Expecting that engineers want their designs to be robust and able to overcome the challenges of the environment isn’t an ad hoc expectation. It flows naturally from what we could term “good design” principles.
But let’s see what this teleological perspective leads us to expect. Remember, I’m only suggesting that the original population of cells was designed. That means that if a particular structure found in extant life was designed, it would have been present in an ur-state in the first cells, from which it has diversified and become modified by evolution. For example, antifreeze proteins that evolved in the Antarctic notothenioids 10-14 million years ago would be a poor candidate for design.
This means that I would expect the phylogenetic distribution of the machinery required for regulated mutagenesis, such as the SOS response, to show that the system traces back to an ur-state in the first bacteria. And indeed, both recA and lexA, which play key roles in the regulation of the SOS response, are practically universal in bacteria. And those bacterial groups which lack them are thought to have secondarily lost them. This points to the existence of an original SOS response core, which evolution has then unfolded into the systems we see today.
Distribution of the lexA gene across the bacterial domain, based on the phylogenetic distribution derived from RecA protein sequences (Eisen,1995). Light grey areas enclose phylogenetic groups and dark grey areas indicate the presence of lexA . Filled circles denote species that have undergone substantial genomic reduction. From Erill, Campoy & Barbé, 2007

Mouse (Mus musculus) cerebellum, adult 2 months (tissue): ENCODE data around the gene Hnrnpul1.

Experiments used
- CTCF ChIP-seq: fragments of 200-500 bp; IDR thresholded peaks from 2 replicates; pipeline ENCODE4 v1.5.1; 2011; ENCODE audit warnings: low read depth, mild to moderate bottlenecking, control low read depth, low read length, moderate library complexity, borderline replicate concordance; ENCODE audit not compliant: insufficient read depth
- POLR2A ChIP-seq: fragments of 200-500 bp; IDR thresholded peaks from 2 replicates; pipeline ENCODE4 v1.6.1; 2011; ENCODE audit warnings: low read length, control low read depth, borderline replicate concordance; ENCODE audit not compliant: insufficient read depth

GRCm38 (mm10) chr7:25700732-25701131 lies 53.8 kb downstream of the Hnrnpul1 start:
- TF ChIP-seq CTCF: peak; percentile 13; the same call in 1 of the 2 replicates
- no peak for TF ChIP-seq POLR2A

This expectation of an ur-state stands in sharp contrast to the expectations of the ateleological view, in which every organism with structure X is descended from an organism without that structure, all the way back to the first replicator.
Scientists estimate that Earth has about one trillion microbial species, with 98 percent yet to be discovered. In other words, there are lots of opportunities for discoveries of bacteria that represent this supposed pre-SOS response state, dashing my teleological expectatins.
One final note: I don’t have a theory. I have a conjecture, which I’m trying to flesh out in my spare time.
The title of the review? I linked to the review and told people of its title. The title of my own post “PLOS Genetics on non-random mutations” focused on what I found interesting about the article, and I wrote nothing about whether or not I thought regulated mutagenesis was consistent with some interpretation of the Modern Synthesis.
It really says something about the hair trigger that some ID critics seem to have that merely mentioning the title of a review one is discussing opens one up to accusations that one is misrepresenting the contents of the review.
I suppose one could in principle equip cells with a sort of molecular computer which could analyse new challenges, predict the protein that would be required to face the challenge and which mutations would result in that protein, and induce the desired mutation. But I think the resources required to maintain such a computer would be more taxing on the cell that any benefit gained from it.
A better solution, in my view, is to make life itself the computer. Have lots of cells experiment with solving a problem and let the succesful attempts spread by “cross-talk” between cells, i.e. horizontal genetic transfer and exchange of plasmids.